Trends in Complications and Outcomes of TAVR
What are the trends in outcomes and complications related to transcatheter aortic valve replacement (TAVR)?
This study examined 1,063 patients enrolled in a nonrandomized continued access registry of individuals treated with a balloon-expandable TAVR using a transfemoral artery approach, and compared procedural complications and outcomes over time.
Over the time of the study, there was an increase in age, with decreased Society of Thoracic Surgeons risk score, prevalence of a porcelain aorta, presence of lung disease, history of chest wall radiation or deformities, prior neurologic event, and proportion of patients deemed inoperable (p < 0.05 for each); other characteristics remained similar. During this period, there were significant decreases in need for post-dilatation and surgical cut-down for access, with increased procedural and device success (p < 0.05 for each). Over time, there was a 33% decrease in adjusted all-cause mortality (p = 0.04), and decreased prevalence of moderate or severe paravalvular regurgitation (19.2% vs. 10.1% for initial and final periods, p < 0.001).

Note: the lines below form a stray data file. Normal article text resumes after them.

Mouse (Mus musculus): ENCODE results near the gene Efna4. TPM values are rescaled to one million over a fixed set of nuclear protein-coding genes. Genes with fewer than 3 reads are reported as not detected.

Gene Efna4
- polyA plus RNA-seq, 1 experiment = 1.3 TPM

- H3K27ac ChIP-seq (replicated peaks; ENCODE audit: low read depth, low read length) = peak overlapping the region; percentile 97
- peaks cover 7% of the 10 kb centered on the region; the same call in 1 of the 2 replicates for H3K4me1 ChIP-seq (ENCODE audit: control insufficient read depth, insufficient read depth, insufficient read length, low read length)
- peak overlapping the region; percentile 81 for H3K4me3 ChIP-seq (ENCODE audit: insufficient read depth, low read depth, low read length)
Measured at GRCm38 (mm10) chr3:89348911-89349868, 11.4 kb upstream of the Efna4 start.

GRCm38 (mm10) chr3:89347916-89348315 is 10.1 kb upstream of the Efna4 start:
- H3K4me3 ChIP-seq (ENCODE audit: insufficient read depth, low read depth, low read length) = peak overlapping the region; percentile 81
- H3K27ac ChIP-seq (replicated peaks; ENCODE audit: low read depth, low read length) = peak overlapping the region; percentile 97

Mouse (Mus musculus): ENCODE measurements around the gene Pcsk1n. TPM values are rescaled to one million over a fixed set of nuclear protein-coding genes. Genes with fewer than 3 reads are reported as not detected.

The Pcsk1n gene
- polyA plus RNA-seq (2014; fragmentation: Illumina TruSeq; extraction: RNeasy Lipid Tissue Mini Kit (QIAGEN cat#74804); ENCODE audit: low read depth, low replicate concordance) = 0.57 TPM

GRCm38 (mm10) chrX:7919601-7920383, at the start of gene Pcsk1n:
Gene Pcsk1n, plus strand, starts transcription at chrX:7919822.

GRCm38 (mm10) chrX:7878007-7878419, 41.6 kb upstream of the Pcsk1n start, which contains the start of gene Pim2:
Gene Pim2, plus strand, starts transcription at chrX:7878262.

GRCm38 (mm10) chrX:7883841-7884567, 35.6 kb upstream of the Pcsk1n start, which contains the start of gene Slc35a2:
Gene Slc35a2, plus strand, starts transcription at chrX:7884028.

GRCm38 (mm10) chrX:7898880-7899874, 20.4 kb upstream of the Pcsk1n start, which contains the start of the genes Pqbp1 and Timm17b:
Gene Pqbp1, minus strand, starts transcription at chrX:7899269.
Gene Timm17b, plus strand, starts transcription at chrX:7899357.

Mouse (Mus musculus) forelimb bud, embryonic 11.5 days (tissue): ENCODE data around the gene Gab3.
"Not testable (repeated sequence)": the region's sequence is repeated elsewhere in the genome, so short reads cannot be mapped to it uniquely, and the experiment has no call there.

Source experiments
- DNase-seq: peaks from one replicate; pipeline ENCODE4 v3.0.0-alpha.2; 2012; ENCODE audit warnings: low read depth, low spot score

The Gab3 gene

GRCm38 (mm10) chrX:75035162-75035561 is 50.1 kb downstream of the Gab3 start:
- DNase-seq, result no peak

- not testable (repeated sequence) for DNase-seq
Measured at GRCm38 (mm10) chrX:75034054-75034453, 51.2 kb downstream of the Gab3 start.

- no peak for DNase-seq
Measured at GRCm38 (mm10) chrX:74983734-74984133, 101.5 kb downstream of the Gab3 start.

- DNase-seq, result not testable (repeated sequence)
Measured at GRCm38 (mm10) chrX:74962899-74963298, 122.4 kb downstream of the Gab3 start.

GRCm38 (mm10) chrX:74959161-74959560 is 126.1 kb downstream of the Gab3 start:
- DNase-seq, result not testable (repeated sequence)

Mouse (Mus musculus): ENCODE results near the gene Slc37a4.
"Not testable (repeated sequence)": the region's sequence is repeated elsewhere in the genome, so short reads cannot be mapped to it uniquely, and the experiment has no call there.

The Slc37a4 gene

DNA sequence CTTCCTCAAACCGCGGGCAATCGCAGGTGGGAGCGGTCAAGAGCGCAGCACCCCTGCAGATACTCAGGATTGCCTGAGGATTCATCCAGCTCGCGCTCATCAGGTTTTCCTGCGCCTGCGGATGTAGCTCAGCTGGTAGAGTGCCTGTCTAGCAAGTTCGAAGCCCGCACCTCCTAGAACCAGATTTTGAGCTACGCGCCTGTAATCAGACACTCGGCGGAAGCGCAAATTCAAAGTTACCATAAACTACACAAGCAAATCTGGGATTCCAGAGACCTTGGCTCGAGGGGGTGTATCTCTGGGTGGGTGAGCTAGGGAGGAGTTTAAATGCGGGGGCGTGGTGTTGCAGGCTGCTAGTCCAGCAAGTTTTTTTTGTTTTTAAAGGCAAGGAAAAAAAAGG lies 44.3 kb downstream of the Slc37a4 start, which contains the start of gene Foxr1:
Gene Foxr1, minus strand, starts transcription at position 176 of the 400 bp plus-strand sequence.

There were changes in patient selection and decreases in mortality and significant paravalvular regurgitation with TAVR over time.
These results suggest an evolution in patient selection for TAVR over time. There was a trend toward performing TAVR in lower-risk patients, which was associated with increased procedural success and reduced complications. Even after adjusting for clinical variables, a decrease in all-cause mortality was observed, suggesting that this is multifactorial, and is likely due to both better patient selection and improved procedural success. This supports the importance of TAVR performance at high-volume and highly experienced sites, as well as continued improvements in our ability to identify patients most likely to benefit from TAVR.
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